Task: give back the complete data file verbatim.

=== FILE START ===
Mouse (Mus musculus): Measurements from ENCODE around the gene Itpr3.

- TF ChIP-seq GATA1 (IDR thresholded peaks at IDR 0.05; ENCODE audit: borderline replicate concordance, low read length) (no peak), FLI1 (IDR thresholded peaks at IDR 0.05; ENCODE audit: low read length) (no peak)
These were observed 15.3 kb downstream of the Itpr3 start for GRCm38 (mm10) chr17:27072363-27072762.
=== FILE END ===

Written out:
Mouse (Mus musculus): Measurements from ENCODE around the gene Itpr3.

- TF ChIP-seq GATA1 (IDR thresholded peaks at IDR 0.05; ENCODE audit: borderline replicate concordance, low read length) (no peak), FLI1 (IDR thresholded peaks at IDR 0.05; ENCODE audit: low read length) (no peak)
These were observed 15.3 kb downstream of the Itpr3 start for GRCm38 (mm10) chr17:27072363-27072762.